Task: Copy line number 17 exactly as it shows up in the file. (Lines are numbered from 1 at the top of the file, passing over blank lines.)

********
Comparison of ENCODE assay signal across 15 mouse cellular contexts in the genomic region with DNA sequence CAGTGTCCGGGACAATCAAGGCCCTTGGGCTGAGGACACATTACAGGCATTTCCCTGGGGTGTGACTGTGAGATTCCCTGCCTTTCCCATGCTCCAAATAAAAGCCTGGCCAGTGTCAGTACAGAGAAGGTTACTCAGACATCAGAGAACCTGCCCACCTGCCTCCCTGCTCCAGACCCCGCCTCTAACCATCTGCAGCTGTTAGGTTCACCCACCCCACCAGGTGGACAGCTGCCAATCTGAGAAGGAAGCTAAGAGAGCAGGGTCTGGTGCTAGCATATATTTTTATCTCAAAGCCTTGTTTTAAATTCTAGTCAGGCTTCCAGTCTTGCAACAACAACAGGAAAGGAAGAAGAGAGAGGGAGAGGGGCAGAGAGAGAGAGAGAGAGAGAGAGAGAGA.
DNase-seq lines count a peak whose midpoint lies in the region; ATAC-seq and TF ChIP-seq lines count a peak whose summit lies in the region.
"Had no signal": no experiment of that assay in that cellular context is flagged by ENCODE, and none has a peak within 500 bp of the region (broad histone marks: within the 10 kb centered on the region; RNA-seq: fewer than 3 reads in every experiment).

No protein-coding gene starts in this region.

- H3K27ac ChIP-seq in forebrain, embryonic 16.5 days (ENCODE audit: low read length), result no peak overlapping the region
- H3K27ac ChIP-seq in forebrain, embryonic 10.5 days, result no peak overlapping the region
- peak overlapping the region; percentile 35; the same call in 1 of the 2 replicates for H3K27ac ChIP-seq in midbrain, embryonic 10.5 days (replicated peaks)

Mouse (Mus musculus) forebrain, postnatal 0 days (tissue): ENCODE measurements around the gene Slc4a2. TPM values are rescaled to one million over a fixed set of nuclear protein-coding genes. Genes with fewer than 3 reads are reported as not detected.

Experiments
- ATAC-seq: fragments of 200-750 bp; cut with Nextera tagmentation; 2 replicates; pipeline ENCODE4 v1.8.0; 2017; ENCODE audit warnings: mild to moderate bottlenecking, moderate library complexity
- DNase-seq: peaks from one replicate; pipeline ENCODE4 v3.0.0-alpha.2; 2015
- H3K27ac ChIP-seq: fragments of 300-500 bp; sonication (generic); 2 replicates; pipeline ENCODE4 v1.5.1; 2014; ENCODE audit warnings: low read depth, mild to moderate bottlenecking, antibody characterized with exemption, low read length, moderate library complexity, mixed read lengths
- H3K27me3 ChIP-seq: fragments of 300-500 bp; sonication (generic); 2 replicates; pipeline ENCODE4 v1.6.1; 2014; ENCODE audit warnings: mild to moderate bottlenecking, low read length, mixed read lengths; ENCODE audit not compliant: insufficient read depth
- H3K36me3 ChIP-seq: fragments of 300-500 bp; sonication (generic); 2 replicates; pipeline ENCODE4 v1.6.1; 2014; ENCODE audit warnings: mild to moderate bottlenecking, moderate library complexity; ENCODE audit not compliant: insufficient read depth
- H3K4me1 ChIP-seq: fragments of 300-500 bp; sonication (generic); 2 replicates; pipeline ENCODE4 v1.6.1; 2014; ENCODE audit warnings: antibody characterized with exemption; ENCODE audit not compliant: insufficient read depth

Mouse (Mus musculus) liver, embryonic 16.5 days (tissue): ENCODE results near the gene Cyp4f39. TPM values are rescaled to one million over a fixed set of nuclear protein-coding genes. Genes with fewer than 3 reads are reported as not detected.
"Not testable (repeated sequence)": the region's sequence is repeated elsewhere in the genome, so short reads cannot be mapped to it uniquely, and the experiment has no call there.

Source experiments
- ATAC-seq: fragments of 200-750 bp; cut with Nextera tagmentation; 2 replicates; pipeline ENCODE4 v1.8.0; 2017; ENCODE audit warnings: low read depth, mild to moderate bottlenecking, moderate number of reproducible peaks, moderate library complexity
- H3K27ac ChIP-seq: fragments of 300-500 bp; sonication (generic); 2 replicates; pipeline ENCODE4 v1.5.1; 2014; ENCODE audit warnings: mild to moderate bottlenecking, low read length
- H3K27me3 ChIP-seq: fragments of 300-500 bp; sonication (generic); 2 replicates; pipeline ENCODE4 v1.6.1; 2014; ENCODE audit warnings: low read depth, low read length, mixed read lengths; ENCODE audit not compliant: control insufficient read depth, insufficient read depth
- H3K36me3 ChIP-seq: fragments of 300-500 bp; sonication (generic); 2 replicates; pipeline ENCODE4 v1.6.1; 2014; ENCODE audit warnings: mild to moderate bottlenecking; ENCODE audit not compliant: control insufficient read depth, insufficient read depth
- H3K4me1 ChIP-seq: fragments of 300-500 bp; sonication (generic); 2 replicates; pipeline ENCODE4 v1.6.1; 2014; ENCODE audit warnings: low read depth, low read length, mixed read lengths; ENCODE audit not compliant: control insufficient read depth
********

"Not testable (repeated sequence)": the region's sequence is repeated elsewhere in the genome, so short reads cannot be mapped to it uniquely, and the experiment has no call there.